Jeff Pearlman wrote in “Showtime,” that Magic “thought Aguirre would be an upgrade” and went directly to owner Jerry Buss to get a deal done.  Buss deferred to Magic and negotiated a deal without consulting GM Jerry West.  Dallas thought a deal was done and The Dallas Morning News reported that “Tarpley’s agent was reluctant to allow Tarpley to come to Dallas for a press conference because he was certain that Tarpley was going to be traded to the Lakers.”  When West heard about the trade, he “went beserk” and killed the deal.  West’s perspective was that “Aguirre—while talented—was a me-first player who would destroy the Lakers’ chemistry {while] Worthy…could do twenty different things to help a team win.  If Aguirre wasn’t receiving the ball and scoring, he was useless.”

There was truth to the idea that Aguirre was only a scorer and that Magic’s relationship with Aguirre was influencing his opinion.  The trade, however, was not totally crazy.  After getting pummeled by Hakeem, the Lakers did need a body like Tarpley to help out and Tarpley would’ve been a great help if he was sober (it’s not clear if West had intelligence indicating that Tarpley had a problem at that time).  Putting Tarpley aside, West clearly did the right thing in killing the deal because the difference in value and fit between Worthy and Aguirre was not evened by the seventh pick.

What would’ve happened if the Aguirre/Worthy trade had gone through?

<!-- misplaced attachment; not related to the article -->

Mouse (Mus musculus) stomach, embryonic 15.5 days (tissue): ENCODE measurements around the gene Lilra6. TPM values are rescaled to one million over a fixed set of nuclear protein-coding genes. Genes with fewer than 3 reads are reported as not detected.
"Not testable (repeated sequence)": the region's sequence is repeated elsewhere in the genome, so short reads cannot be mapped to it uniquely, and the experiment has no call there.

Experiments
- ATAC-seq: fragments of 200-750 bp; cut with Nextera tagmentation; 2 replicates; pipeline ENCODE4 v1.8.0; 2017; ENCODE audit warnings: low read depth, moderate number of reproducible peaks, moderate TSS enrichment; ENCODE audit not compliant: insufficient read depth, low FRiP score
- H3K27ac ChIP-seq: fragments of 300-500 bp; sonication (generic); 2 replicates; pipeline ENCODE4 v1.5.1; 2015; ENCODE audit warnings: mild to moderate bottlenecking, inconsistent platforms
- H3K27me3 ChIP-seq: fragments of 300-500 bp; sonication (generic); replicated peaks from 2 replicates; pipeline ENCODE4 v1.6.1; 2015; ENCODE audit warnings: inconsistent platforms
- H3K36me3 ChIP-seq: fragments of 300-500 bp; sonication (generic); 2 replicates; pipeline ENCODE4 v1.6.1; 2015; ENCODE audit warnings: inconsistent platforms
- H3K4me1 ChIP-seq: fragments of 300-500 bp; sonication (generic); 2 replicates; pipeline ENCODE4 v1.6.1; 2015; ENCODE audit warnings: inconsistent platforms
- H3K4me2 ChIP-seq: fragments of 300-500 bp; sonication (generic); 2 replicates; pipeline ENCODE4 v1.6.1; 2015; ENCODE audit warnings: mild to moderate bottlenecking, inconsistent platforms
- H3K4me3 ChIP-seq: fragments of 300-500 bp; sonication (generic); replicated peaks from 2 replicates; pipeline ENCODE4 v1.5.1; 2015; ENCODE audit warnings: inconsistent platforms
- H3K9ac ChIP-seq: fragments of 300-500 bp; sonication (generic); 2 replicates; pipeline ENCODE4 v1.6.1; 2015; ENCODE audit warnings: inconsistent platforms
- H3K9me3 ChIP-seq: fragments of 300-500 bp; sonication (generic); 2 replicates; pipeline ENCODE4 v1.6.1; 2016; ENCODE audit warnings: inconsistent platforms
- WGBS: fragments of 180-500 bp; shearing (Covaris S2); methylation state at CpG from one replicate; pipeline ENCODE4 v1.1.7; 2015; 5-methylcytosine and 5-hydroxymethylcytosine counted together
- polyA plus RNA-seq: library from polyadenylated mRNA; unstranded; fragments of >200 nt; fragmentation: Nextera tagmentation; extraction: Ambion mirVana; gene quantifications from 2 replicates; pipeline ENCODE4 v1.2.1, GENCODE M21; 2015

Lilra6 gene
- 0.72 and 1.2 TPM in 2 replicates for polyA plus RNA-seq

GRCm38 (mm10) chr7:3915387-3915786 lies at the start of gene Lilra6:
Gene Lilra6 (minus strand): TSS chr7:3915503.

Obviously, we can’t know for sure but we do know that it’s unlikely that the Lakers would’ve done better than they did by standing pat (as a reminder, the Lakers won the next two titles and lost in the Finals the third year).  It’s possible that the Lakers would’ve gone back-to-back with Aguirre and Tarpley but much less likely.  Aguirre was just not nearly as versatile a player as Worthy (though it should be noted that Aguirre played selflessly and filled a lesser role in Detroit when he was ultimately traded). 

It almost seems sad and fruitless to predict how Tarpley would’ve handled Los Angeles.  He lasted two good years in Dallas before his career was derailed and it’s not likely he would’ve been anymore together elsewhere.  Putting all these unknowns on the table, here are the principals’ aggregate stats for 1986-87 and 1987-88:

Aguirre: 33.6 mpg, 25.4 ppg, .550 TS%, 31.5 USG%, 5.5 rpg, 3.4 apg, 22.0 PER, .162 WS48, 3.4 BPM

Tarpley: 23.8 mpg, 10.6 ppg, .527 TS%, 20.4 USG%, 9.6 rpg, 0.9 apg. 17.9 PER, .141 WS48, -0.6 BPM

Worthy: 34.9 mpg, 19.6 ppg, .575 TS%, 22.5 USG%, 5.4 rpg, 3.3 apg, 18.3 PER, .151 WS48, 2.4 BPM

Aguirre’s black hole offense was really good the next two years and that efficiency, even scaled down a bit to fit with the Lakers, would’ve been an asset.  Tarpley was very raw but also a useful body.  At the end of the day, though, it’s hard to see the Aguirre/Tarpley Lakers winning a title.  In 1986-87, they would’ve faced the peak Celtics front line in the Finals and Aguirre couldn’t guard Bird or McHale and I strain to see a good match up for Aguirre in that series.  In 1988, Aguirre could’ve matched up with Detroit but would he have played better than Worthy?  The Lakers needed an epic game from Worthy to win that title.  This is not to say that the Lakers wouldn’t have won either title with Aguirre but it would have made it much less likely.